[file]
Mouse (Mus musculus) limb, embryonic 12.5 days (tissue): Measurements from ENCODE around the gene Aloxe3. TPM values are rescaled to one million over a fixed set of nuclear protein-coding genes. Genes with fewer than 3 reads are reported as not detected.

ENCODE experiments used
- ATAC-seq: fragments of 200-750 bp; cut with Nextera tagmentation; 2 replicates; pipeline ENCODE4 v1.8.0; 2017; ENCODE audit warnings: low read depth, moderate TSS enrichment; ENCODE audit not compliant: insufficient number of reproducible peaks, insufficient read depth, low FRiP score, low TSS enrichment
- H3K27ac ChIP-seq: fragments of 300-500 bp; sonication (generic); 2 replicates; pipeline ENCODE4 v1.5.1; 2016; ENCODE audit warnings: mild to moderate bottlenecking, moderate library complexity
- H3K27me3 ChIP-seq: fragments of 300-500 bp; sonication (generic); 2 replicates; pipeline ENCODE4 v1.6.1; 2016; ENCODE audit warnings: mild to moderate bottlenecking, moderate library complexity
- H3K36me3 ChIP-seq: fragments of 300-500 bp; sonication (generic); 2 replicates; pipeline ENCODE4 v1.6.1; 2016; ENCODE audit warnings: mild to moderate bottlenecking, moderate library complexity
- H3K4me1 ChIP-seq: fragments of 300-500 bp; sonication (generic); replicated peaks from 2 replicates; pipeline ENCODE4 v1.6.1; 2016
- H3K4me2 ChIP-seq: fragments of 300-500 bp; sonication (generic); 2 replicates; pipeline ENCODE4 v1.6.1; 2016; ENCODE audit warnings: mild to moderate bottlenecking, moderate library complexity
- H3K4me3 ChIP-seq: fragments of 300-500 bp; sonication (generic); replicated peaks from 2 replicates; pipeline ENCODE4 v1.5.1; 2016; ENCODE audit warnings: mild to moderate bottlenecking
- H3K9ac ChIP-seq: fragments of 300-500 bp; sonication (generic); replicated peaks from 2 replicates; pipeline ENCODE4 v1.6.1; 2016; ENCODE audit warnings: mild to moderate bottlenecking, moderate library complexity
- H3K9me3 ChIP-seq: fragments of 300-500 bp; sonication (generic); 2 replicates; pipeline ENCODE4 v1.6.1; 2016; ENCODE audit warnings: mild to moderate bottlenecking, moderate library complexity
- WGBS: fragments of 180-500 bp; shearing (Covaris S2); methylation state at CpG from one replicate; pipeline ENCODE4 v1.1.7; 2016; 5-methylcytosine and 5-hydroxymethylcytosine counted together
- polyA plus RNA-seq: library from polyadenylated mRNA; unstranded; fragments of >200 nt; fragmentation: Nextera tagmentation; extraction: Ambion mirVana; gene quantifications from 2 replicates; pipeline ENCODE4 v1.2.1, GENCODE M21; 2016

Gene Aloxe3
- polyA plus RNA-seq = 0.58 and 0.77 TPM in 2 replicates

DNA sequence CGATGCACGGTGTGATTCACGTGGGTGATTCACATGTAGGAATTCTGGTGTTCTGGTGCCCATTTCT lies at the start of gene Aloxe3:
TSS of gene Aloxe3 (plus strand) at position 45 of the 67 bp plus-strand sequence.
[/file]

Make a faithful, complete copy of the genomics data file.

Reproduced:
Mouse (Mus musculus) limb, embryonic 12.5 days (tissue): Measurements from ENCODE around the gene Aloxe3. TPM values are rescaled to one million over a fixed set of nuclear protein-coding genes. Genes with fewer than 3 reads are reported as not detected.

ENCODE experiments used
- ATAC-seq: fragments of 200-750 bp; cut with Nextera tagmentation; 2 replicates; pipeline ENCODE4 v1.8.0; 2017; ENCODE audit warnings: low read depth, moderate TSS enrichment; ENCODE audit not compliant: insufficient number of reproducible peaks, insufficient read depth, low FRiP score, low TSS enrichment
- H3K27ac ChIP-seq: fragments of 300-500 bp; sonication (generic); 2 replicates; pipeline ENCODE4 v1.5.1; 2016; ENCODE audit warnings: mild to moderate bottlenecking, moderate library complexity
- H3K27me3 ChIP-seq: fragments of 300-500 bp; sonication (generic); 2 replicates; pipeline ENCODE4 v1.6.1; 2016; ENCODE audit warnings: mild to moderate bottlenecking, moderate library complexity
- H3K36me3 ChIP-seq: fragments of 300-500 bp; sonication (generic); 2 replicates; pipeline ENCODE4 v1.6.1; 2016; ENCODE audit warnings: mild to moderate bottlenecking, moderate library complexity
- H3K4me1 ChIP-seq: fragments of 300-500 bp; sonication (generic); replicated peaks from 2 replicates; pipeline ENCODE4 v1.6.1; 2016
- H3K4me2 ChIP-seq: fragments of 300-500 bp; sonication (generic); 2 replicates; pipeline ENCODE4 v1.6.1; 2016; ENCODE audit warnings: mild to moderate bottlenecking, moderate library complexity
- H3K4me3 ChIP-seq: fragments of 300-500 bp; sonication (generic); replicated peaks from 2 replicates; pipeline ENCODE4 v1.5.1; 2016; ENCODE audit warnings: mild to moderate bottlenecking
- H3K9ac ChIP-seq: fragments of 300-500 bp; sonication (generic); replicated peaks from 2 replicates; pipeline ENCODE4 v1.6.1; 2016; ENCODE audit warnings: mild to moderate bottlenecking, moderate library complexity
- H3K9me3 ChIP-seq: fragments of 300-500 bp; sonication (generic); 2 replicates; pipeline ENCODE4 v1.6.1; 2016; ENCODE audit warnings: mild to moderate bottlenecking, moderate library complexity
- WGBS: fragments of 180-500 bp; shearing (Covaris S2); methylation state at CpG from one replicate; pipeline ENCODE4 v1.1.7; 2016; 5-methylcytosine and 5-hydroxymethylcytosine counted together
- polyA plus RNA-seq: library from polyadenylated mRNA; unstranded; fragments of >200 nt; fragmentation: Nextera tagmentation; extraction: Ambion mirVana; gene quantifications from 2 replicates; pipeline ENCODE4 v1.2.1, GENCODE M21; 2016

Gene Aloxe3
- polyA plus RNA-seq = 0.58 and 0.77 TPM in 2 replicates

DNA sequence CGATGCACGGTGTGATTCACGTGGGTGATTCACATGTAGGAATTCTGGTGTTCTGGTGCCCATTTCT lies at the start of gene Aloxe3:
TSS of gene Aloxe3 (plus strand) at position 45 of the 67 bp plus-strand sequence.